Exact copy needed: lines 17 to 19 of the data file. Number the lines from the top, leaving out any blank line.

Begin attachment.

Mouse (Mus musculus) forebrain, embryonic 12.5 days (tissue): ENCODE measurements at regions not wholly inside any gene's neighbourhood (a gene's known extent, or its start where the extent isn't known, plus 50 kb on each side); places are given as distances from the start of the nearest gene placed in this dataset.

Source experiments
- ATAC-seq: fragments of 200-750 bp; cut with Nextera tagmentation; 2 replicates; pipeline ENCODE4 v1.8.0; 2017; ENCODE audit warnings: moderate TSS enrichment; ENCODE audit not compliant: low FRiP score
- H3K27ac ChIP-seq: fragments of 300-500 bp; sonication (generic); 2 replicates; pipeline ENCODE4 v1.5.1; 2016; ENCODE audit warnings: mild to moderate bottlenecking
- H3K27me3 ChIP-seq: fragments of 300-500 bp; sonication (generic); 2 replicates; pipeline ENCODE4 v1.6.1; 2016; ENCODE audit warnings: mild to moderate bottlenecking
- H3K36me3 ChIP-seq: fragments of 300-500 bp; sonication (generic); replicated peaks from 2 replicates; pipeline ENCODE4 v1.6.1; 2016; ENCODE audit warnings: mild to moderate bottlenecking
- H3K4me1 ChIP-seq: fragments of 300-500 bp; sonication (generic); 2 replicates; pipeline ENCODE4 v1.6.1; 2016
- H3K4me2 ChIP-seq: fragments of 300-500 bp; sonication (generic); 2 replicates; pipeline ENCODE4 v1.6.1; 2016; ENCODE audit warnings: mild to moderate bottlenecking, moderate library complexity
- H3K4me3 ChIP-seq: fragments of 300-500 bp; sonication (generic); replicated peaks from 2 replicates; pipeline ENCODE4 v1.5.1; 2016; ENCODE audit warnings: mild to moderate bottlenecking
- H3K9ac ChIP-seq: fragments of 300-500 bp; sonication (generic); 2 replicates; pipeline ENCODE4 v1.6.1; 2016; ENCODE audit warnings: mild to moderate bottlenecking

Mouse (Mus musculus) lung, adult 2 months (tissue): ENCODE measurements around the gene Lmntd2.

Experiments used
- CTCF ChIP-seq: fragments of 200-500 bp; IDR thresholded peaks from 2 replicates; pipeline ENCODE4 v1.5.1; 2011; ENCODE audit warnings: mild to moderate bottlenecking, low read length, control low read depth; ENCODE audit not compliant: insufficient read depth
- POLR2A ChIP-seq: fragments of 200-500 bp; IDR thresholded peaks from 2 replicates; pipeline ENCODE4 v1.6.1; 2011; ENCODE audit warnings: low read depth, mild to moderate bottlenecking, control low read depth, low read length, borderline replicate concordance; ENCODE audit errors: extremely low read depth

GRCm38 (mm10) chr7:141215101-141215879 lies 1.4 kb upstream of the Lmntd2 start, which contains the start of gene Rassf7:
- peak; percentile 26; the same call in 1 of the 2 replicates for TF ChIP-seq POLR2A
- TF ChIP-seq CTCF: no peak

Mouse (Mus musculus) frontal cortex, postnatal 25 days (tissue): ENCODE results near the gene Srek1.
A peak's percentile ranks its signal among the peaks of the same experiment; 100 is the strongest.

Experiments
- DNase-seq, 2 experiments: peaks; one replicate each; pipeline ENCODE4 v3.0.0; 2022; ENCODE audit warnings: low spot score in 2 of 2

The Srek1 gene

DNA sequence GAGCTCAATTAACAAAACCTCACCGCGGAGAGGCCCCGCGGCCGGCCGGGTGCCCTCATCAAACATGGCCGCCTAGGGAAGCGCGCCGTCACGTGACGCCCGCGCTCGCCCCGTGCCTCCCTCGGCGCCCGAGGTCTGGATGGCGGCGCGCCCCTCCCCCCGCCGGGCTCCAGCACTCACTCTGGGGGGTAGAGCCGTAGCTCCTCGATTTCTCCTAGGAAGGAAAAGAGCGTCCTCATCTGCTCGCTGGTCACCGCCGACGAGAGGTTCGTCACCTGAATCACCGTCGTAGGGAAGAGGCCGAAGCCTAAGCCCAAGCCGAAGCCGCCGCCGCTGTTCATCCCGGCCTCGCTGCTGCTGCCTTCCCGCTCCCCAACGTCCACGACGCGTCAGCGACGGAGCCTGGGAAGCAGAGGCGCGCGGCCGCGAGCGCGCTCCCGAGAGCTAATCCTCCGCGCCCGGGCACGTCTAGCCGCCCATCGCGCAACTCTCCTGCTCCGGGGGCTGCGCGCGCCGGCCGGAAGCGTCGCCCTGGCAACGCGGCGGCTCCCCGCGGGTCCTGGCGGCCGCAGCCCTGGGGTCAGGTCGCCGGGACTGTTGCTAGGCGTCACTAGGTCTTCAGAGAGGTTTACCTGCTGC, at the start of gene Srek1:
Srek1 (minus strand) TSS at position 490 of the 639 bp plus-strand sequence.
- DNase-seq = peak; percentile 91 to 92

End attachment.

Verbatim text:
- TF ChIP-seq CTCF: no peak

Mouse (Mus musculus) frontal cortex, postnatal 25 days (tissue): ENCODE results near the gene Srek1.
A peak's percentile ranks its signal among the peaks of the same experiment; 100 is the strongest.